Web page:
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Nurservicio

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Written by Alexandra Papanicolaou

The term “San Pedro” is frequently used to refer to the different Echinopsis species, and more specifically the “San Pedro cactus” is referring to the Echinopsis pachanoi. Some of these species, including Echinopsis pachanoi (Britton and Rose) Friedrich and Rowley (E. pachanoi), Echinopsis peruviana (Britton and Rose) Friedrich and Rowley (E. peruviana), and others are commonly used nowdays as a therapy. In particular, indiginous practitioners use these various Echinopsis species for diagnostic and botanical/pharmacological purposes. Such use is evidently based on their psychoactive properties due to their mescaline concentration. Environmental variables, such as temperature and rainfall variations (which are correlated with altitude differences), as well as edaphic circumstances, may play a role in the regional and/or temporal change in mescaline concentration.

E. pachanoi is native to the Andes of South America, occurring at altitudes of around 2000-3000m in southern Ecuador, Peru (where it is locally known as “huachuma”), and Bolivia (where it is known as “achuma”). The base of this cactus typically develops multiple erect branches. It has a cylindrical, dark-green stem with 4 to 6 ribs. E. pachanoi’s spines are frequently small or infrequently absent. When grown as an ornamental hedge plant along field edges, it creates a natural fence. It is a columnar cactus with mature stems that are about 10 cm in diameter and typically grows to a height of 3 to 5 meters [2]. In particular, this cactus has the capacity to grow up to one foot every year when given the correct conditions for moisture, sunlight, and soil. The correct condition for its growing are:

  • Soil & Transplanting: It requires fertile, slightly acidic potting soil with sufficient drainage.
  • Watering and Feeding: To prevent the development of rot, this cactus should not receive any water from October to April as it enters a dormant state during the winter months.
  • Light & Temperature: After the first year, it thrives in full sunlight, and though seedlings may get sunburned. In general, Trichocereus pachanoi thrives under summer heat in mild shade [4].

Hence, cactus commonly grows on very steep, rocky slopes and cliffs, but because the plant has been domesticated for so long, it is challenging to pinpoint its place of origin and natural environment [2]

However what is importantly known is that E. pachanoi has the highest mescaline levels (4.7%) in the dried stem chlorenchyma tissue [1]. Mescaline, or 3, 4, 5-trimethoxy-|3-phenethylamine, is generally responsible for the psychoactive action of pachanoid and peruvianoid Echinopsis species. Mecaline sulfate and mecaline hydrochloride are frequently chosen formulations for use in biomedical studies due to their solubility and simplicity of handling. More specifically, due to its low solubility in a cold solution of alcohol and water, mescaline is often extracted from plant materials in the form of mescaline sulfate, which precipitates in pure, crystalline form.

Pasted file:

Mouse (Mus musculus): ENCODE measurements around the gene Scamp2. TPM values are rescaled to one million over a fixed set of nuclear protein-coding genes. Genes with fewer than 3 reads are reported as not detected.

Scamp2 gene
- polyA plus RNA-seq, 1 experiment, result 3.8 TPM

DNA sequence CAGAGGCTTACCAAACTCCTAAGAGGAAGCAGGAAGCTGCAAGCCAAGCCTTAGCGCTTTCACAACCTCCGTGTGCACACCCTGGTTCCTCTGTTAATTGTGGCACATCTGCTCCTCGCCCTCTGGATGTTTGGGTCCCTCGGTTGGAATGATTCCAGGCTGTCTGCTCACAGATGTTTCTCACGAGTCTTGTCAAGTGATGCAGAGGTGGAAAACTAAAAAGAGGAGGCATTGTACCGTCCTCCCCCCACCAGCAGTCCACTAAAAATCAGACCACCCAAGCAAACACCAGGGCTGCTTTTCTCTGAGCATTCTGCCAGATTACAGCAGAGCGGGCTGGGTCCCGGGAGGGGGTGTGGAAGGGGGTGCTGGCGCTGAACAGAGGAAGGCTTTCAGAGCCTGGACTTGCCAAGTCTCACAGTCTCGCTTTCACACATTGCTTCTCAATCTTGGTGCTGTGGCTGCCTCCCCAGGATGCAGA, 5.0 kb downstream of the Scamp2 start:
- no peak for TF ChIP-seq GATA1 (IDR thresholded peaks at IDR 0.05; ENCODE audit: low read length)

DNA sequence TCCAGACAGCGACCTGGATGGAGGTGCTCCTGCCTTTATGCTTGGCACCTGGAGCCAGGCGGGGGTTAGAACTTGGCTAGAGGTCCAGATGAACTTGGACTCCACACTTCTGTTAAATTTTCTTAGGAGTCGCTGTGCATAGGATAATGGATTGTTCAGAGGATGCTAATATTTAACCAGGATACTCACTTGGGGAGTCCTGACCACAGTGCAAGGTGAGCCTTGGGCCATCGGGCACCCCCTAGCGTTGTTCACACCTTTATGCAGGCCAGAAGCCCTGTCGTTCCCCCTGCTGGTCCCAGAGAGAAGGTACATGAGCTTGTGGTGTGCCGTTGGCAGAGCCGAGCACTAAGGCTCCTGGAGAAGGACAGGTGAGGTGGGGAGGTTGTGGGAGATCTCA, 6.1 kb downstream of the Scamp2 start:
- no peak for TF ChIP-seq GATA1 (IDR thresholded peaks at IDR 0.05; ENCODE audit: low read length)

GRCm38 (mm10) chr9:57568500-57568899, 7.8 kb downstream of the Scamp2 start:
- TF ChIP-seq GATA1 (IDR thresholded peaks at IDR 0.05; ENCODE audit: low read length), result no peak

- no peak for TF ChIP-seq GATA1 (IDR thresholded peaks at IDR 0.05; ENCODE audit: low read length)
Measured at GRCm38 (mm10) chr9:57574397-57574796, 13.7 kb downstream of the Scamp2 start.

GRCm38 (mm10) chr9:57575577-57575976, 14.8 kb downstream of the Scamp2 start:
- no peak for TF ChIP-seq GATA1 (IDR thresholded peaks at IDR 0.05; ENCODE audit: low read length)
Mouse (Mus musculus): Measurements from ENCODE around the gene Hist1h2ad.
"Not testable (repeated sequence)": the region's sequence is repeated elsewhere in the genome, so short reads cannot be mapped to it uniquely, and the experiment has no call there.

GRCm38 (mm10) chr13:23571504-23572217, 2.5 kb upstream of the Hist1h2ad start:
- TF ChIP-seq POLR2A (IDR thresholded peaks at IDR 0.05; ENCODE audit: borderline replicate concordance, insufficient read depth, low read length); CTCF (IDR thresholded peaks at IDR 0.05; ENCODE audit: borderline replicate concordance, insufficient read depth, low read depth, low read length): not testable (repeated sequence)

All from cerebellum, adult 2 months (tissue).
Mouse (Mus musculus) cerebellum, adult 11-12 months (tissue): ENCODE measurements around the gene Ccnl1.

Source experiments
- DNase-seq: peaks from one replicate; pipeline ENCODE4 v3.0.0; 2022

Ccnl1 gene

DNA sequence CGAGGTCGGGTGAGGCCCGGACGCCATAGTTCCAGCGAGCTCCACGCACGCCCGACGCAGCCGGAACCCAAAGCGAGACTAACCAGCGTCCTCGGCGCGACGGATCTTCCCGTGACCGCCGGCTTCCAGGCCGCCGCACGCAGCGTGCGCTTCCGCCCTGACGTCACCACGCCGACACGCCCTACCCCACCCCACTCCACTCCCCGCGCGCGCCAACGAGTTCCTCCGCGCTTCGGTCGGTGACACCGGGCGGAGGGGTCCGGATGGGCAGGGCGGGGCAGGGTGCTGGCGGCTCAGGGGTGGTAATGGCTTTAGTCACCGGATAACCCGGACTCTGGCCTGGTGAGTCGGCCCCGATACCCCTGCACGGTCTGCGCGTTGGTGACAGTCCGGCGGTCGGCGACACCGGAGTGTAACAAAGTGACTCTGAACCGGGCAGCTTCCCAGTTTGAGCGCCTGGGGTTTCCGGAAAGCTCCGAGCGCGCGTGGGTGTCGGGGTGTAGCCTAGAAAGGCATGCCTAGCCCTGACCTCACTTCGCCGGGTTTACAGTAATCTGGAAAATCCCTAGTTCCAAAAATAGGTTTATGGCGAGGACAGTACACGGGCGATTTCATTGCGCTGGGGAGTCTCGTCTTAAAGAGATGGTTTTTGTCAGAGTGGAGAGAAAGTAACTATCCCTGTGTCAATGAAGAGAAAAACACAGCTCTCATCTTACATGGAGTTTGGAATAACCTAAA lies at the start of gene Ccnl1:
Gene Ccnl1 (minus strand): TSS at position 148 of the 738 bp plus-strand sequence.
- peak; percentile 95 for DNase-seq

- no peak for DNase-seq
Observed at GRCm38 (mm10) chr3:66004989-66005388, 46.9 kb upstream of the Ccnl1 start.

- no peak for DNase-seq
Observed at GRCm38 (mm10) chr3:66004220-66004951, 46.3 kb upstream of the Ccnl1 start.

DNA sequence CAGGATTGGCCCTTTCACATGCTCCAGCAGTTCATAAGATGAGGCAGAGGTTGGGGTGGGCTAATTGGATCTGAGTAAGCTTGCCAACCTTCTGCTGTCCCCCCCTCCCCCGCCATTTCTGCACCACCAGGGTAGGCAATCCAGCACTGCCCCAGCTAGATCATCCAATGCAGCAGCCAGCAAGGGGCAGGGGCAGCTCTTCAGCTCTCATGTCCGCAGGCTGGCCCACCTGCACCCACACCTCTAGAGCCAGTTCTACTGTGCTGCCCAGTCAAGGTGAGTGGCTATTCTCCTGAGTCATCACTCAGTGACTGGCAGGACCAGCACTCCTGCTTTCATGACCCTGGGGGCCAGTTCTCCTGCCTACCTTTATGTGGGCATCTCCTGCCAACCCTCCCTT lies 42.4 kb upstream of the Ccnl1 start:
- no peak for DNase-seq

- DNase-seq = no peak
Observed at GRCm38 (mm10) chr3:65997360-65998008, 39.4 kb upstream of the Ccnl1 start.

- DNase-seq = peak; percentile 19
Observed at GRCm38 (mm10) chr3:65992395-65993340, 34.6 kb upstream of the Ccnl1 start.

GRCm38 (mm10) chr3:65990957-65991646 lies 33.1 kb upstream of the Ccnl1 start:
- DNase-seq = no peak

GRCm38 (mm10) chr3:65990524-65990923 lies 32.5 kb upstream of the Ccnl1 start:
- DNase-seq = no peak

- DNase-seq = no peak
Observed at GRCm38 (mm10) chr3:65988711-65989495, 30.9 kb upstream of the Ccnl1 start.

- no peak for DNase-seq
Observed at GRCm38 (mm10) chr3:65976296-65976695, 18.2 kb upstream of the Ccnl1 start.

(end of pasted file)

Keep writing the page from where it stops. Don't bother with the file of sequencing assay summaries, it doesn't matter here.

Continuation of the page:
In addition to mescaline, which is the plant’s primary alkaloid, there are also other alkaloids found in the San Pedro cactus including 3, 4-dimethoxyphenethylamine, 3 Methoxytyramine, 4-hydroxy-3,5-dimethoxyphenethylamine, 4-hydroxy-3 methoxyphenethylamine, anhalonidine, anhalinine, hordenine, and tyramine [3].

The San Pedro is typically cultivated adjacent to homes since it is seen to be a guardian of families, marriage, and harmonious interdependence among family members. Generally, San Pedro is primarily used for diagnostic purposes; the healer consumes San Pedro in order to understand the patient’s illness. Other uses for the San Pedro decoction include cleansing the body because it can cause vomiting and diarrhea when consumed, and as an anti-inflammatory in the form of a topical poultice. However, mescaline must be administered in the right amount for it to be beneficial and safe. The active dose of oral mescaline hydrochloride has a range of 150 to 700 milligrams. Mescaline standard dosages have been derived using aweight based formula of 3.75 mg/kg.

  • Threshold dose: 100 mg
  • Low dose: 100 – 200 mg
  • Average dose: 200 – 300 mg
  • High dose: 300 – 500 mg

Besides the good effects of the cactus, people with a history of cardiovascular diseases should avoid using San Pedro due to the possibility of intense experiences that could cause anxiety, especially those who are taking medication to control these pathologies and who have medical conditions for which reduced levels of physical activity have been recommended [5].

References:

1. Ogunbodede O, McCombs D, Trout K, Daley P, Terry M. New mescaline concentrations from 14 taxa/cultivars of Echinopsis spp. (Cactaceae) (“San Pedro”) and their relevance to shamanic practice. J Ethnopharmacol. 2010;131(2):356-362.
doi:10.1016/j.jep.2010.07.021

2. Ogunbodede OO. Alkaloid content in relation to ethnobotanical use of 0RW1S34RfeSDcfkexd09rT2trichocereus pachanoi1RW1S34RfeSDcfkexd09rT2 and related taxa. [Order No. 1478388]. Sul Ross State University; 2009.

Sitography

  • https://en.wikipedia.org/wiki/Echinopsis_pachanoi
  • https://plantcaretoday.com/san-pedro-cactus.html
  • https://www.iceers.org/san-pedro-basic-info/